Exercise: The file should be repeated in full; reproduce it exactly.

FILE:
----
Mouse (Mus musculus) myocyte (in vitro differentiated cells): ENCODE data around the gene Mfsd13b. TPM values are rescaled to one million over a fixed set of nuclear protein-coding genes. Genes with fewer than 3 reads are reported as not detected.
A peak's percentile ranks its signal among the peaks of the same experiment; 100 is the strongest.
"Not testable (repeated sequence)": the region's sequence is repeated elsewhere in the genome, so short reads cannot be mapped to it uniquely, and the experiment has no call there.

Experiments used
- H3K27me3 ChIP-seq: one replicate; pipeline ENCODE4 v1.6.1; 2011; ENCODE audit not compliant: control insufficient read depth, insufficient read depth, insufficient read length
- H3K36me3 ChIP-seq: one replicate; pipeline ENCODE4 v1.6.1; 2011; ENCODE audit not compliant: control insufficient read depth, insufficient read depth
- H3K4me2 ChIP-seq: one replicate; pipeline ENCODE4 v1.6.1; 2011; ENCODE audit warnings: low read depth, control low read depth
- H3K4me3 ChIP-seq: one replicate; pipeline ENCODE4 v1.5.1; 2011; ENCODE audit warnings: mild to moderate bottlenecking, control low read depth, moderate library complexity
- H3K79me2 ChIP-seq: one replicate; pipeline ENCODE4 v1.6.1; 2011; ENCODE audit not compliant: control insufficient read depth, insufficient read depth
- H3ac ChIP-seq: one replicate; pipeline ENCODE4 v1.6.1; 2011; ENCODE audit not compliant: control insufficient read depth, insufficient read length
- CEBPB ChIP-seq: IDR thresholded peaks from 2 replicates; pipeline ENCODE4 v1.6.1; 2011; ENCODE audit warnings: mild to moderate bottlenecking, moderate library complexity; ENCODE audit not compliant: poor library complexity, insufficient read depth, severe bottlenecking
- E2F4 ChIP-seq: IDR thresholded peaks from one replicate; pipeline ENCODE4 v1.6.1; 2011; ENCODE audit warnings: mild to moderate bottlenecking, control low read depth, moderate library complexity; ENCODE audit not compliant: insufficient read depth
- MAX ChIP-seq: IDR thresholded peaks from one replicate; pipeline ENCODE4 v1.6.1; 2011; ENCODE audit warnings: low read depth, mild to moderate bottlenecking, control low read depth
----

Mouse (Mus musculus) myocyte (in vitro differentiated cells): ENCODE data around the gene Mfsd13b. TPM values are rescaled to one million over a fixed set of nuclear protein-coding genes. Genes with fewer than 3 reads are reported as not detected.
A peak's percentile ranks its signal among the peaks of the same experiment; 100 is the strongest.
"Not testable (repeated sequence)": the region's sequence is repeated elsewhere in the genome, so short reads cannot be mapped to it uniquely, and the experiment has no call there.

Experiments used
- H3K27me3 ChIP-seq: one replicate; pipeline ENCODE4 v1.6.1; 2011; ENCODE audit not compliant: control insufficient read depth, insufficient read depth, insufficient read length
- H3K36me3 ChIP-seq: one replicate; pipeline ENCODE4 v1.6.1; 2011; ENCODE audit not compliant: control insufficient read depth, insufficient read depth
- H3K4me2 ChIP-seq: one replicate; pipeline ENCODE4 v1.6.1; 2011; ENCODE audit warnings: low read depth, control low read depth
- H3K4me3 ChIP-seq: one replicate; pipeline ENCODE4 v1.5.1; 2011; ENCODE audit warnings: mild to moderate bottlenecking, control low read depth, moderate library complexity
- H3K79me2 ChIP-seq: one replicate; pipeline ENCODE4 v1.6.1; 2011; ENCODE audit not compliant: control insufficient read depth, insufficient read depth
- H3ac ChIP-seq: one replicate; pipeline ENCODE4 v1.6.1; 2011; ENCODE audit not compliant: control insufficient read depth, insufficient read length
- CEBPB ChIP-seq: IDR thresholded peaks from 2 replicates; pipeline ENCODE4 v1.6.1; 2011; ENCODE audit warnings: mild to moderate bottlenecking, moderate library complexity; ENCODE audit not compliant: poor library complexity, insufficient read depth, severe bottlenecking
- E2F4 ChIP-seq: IDR thresholded peaks from one replicate; pipeline ENCODE4 v1.6.1; 2011; ENCODE audit warnings: mild to moderate bottlenecking, control low read depth, moderate library complexity; ENCODE audit not compliant: insufficient read depth
- MAX ChIP-seq: IDR thresholded peaks from one replicate; pipeline ENCODE4 v1.6.1; 2011; ENCODE audit warnings: low read depth, mild to moderate bottlenecking, control low read depth